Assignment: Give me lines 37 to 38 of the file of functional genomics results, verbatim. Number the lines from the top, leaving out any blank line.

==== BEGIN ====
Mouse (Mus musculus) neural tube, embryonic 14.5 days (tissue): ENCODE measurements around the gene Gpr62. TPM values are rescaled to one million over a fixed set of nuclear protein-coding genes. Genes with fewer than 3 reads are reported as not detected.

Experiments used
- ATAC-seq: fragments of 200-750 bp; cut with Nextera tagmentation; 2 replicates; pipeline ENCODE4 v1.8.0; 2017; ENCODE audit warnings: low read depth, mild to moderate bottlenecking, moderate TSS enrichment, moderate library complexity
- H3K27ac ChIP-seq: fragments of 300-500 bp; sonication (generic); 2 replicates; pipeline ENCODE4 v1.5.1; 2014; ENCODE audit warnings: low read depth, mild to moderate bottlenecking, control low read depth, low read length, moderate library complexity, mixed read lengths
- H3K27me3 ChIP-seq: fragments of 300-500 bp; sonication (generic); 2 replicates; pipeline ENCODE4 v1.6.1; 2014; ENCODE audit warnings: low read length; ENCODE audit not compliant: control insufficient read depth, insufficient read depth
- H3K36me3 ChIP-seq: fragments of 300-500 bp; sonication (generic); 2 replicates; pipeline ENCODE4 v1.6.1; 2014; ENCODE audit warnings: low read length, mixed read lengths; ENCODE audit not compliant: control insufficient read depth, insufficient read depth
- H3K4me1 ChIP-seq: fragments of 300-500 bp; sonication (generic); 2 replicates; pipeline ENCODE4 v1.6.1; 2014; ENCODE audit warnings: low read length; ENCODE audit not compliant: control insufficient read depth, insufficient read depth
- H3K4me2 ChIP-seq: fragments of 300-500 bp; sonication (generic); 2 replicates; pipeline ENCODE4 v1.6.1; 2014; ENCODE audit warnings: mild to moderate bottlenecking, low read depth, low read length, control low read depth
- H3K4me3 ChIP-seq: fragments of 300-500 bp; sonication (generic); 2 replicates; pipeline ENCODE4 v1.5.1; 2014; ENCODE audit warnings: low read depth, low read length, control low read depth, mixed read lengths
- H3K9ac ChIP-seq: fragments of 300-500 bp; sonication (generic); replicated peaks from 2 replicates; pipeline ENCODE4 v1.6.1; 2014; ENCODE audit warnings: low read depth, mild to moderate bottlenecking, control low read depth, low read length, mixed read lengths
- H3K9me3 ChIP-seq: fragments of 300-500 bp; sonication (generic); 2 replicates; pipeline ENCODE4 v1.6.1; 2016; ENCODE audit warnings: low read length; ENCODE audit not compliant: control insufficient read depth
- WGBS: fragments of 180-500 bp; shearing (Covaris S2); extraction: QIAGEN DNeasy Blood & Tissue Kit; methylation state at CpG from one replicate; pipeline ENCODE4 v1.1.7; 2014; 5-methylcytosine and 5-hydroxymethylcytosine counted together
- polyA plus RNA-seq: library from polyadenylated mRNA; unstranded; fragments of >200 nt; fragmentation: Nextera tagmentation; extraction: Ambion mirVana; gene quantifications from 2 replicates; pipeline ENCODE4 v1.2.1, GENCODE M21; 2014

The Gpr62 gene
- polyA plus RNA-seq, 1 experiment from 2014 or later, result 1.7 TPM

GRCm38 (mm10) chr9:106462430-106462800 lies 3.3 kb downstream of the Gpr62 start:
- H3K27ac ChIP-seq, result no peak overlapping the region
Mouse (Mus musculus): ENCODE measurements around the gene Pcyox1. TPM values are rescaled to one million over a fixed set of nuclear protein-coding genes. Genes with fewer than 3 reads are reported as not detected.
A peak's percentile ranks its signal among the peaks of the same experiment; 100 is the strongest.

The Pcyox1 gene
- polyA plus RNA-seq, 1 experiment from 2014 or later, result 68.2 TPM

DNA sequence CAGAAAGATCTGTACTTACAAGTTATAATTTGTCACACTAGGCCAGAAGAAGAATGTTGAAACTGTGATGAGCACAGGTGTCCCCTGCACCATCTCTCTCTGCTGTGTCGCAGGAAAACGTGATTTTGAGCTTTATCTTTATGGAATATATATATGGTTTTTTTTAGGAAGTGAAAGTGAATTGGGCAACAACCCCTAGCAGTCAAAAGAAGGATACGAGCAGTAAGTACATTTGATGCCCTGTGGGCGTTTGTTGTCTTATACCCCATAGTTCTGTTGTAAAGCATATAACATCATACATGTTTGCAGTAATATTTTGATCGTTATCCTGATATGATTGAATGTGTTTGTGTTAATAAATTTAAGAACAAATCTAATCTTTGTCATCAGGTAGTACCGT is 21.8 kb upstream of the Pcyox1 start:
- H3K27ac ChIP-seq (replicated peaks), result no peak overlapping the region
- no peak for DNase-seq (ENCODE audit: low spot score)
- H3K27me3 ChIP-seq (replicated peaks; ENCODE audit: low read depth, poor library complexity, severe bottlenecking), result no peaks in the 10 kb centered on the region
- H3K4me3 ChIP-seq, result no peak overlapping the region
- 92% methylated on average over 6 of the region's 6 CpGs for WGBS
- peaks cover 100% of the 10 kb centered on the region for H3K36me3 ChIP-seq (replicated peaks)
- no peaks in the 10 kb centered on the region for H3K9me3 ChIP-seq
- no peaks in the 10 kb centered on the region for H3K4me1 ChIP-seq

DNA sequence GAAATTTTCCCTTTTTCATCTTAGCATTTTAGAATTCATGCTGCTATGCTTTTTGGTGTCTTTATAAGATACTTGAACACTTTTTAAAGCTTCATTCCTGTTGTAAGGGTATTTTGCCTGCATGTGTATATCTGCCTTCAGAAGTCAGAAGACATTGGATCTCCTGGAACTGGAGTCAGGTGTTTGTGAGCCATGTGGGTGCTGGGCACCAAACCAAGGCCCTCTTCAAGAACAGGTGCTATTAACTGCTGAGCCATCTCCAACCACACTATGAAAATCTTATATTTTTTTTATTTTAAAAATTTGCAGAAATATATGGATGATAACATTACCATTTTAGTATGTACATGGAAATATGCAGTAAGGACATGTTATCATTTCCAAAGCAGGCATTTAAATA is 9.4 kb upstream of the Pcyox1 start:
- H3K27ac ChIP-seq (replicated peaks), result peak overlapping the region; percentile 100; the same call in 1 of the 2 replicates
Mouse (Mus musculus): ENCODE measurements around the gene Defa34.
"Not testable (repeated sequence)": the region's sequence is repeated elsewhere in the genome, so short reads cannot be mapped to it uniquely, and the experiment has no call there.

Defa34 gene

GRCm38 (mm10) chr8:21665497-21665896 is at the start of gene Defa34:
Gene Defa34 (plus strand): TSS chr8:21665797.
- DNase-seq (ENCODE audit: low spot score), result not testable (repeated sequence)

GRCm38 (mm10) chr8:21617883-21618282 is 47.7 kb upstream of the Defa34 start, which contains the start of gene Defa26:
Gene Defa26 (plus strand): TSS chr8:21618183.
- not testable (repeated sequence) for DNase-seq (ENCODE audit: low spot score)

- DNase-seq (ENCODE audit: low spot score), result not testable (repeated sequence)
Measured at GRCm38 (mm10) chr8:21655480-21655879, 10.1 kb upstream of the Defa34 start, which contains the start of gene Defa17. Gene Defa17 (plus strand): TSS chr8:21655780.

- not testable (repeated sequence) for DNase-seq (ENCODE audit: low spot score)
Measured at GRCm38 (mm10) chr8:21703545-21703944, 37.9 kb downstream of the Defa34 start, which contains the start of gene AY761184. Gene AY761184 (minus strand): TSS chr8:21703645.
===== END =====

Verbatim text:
Gene Defa34 (plus strand): TSS chr8:21665797.
- DNase-seq (ENCODE audit: low spot score), result not testable (repeated sequence)